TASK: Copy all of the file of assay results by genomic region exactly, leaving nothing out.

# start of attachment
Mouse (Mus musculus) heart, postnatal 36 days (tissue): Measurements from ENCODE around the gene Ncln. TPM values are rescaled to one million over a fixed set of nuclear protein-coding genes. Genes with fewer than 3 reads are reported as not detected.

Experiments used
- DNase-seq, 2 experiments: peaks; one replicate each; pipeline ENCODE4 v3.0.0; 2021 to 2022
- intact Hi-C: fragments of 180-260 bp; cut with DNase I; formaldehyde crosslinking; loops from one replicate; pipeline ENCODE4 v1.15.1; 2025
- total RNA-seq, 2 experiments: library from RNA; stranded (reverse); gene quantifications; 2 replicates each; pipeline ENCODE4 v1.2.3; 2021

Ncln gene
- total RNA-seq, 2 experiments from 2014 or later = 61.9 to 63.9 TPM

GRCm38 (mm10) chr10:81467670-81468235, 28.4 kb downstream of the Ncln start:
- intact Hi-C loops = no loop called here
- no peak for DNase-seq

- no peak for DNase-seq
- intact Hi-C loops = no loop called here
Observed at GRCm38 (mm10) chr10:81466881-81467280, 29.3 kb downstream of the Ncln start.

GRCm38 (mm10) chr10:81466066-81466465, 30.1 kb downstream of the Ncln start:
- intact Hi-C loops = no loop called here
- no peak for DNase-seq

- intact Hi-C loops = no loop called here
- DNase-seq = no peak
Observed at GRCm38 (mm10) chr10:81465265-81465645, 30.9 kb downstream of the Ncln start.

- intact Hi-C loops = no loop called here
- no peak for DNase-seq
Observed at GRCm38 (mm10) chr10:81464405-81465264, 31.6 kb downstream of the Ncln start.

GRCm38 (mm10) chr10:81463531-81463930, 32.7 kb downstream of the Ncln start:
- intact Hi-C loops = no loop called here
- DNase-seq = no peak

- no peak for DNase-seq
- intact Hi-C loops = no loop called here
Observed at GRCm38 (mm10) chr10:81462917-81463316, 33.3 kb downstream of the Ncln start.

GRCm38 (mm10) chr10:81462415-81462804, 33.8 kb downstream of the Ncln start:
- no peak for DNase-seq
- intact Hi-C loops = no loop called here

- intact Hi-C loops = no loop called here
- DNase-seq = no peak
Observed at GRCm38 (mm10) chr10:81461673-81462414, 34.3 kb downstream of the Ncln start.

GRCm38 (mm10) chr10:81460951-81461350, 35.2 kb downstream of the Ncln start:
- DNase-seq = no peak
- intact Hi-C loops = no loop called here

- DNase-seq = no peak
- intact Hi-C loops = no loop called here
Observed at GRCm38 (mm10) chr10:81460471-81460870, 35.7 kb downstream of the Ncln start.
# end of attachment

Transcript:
Mouse (Mus musculus) heart, postnatal 36 days (tissue): Measurements from ENCODE around the gene Ncln. TPM values are rescaled to one million over a fixed set of nuclear protein-coding genes. Genes with fewer than 3 reads are reported as not detected.

Experiments used
- DNase-seq, 2 experiments: peaks; one replicate each; pipeline ENCODE4 v3.0.0; 2021 to 2022
- intact Hi-C: fragments of 180-260 bp; cut with DNase I; formaldehyde crosslinking; loops from one replicate; pipeline ENCODE4 v1.15.1; 2025
- total RNA-seq, 2 experiments: library from RNA; stranded (reverse); gene quantifications; 2 replicates each; pipeline ENCODE4 v1.2.3; 2021

Ncln gene
- total RNA-seq, 2 experiments from 2014 or later = 61.9 to 63.9 TPM

GRCm38 (mm10) chr10:81467670-81468235, 28.4 kb downstream of the Ncln start:
- intact Hi-C loops = no loop called here
- no peak for DNase-seq

- no peak for DNase-seq
- intact Hi-C loops = no loop called here
Observed at GRCm38 (mm10) chr10:81466881-81467280, 29.3 kb downstream of the Ncln start.

GRCm38 (mm10) chr10:81466066-81466465, 30.1 kb downstream of the Ncln start:
- intact Hi-C loops = no loop called here
- no peak for DNase-seq

- intact Hi-C loops = no loop called here
- DNase-seq = no peak
Observed at GRCm38 (mm10) chr10:81465265-81465645, 30.9 kb downstream of the Ncln start.

- intact Hi-C loops = no loop called here
- no peak for DNase-seq
Observed at GRCm38 (mm10) chr10:81464405-81465264, 31.6 kb downstream of the Ncln start.

GRCm38 (mm10) chr10:81463531-81463930, 32.7 kb downstream of the Ncln start:
- intact Hi-C loops = no loop called here
- DNase-seq = no peak

- no peak for DNase-seq
- intact Hi-C loops = no loop called here
Observed at GRCm38 (mm10) chr10:81462917-81463316, 33.3 kb downstream of the Ncln start.

GRCm38 (mm10) chr10:81462415-81462804, 33.8 kb downstream of the Ncln start:
- no peak for DNase-seq
- intact Hi-C loops = no loop called here

- intact Hi-C loops = no loop called here
- DNase-seq = no peak
Observed at GRCm38 (mm10) chr10:81461673-81462414, 34.3 kb downstream of the Ncln start.

GRCm38 (mm10) chr10:81460951-81461350, 35.2 kb downstream of the Ncln start:
- DNase-seq = no peak
- intact Hi-C loops = no loop called here

- DNase-seq = no peak
- intact Hi-C loops = no loop called here
Observed at GRCm38 (mm10) chr10:81460471-81460870, 35.7 kb downstream of the Ncln start.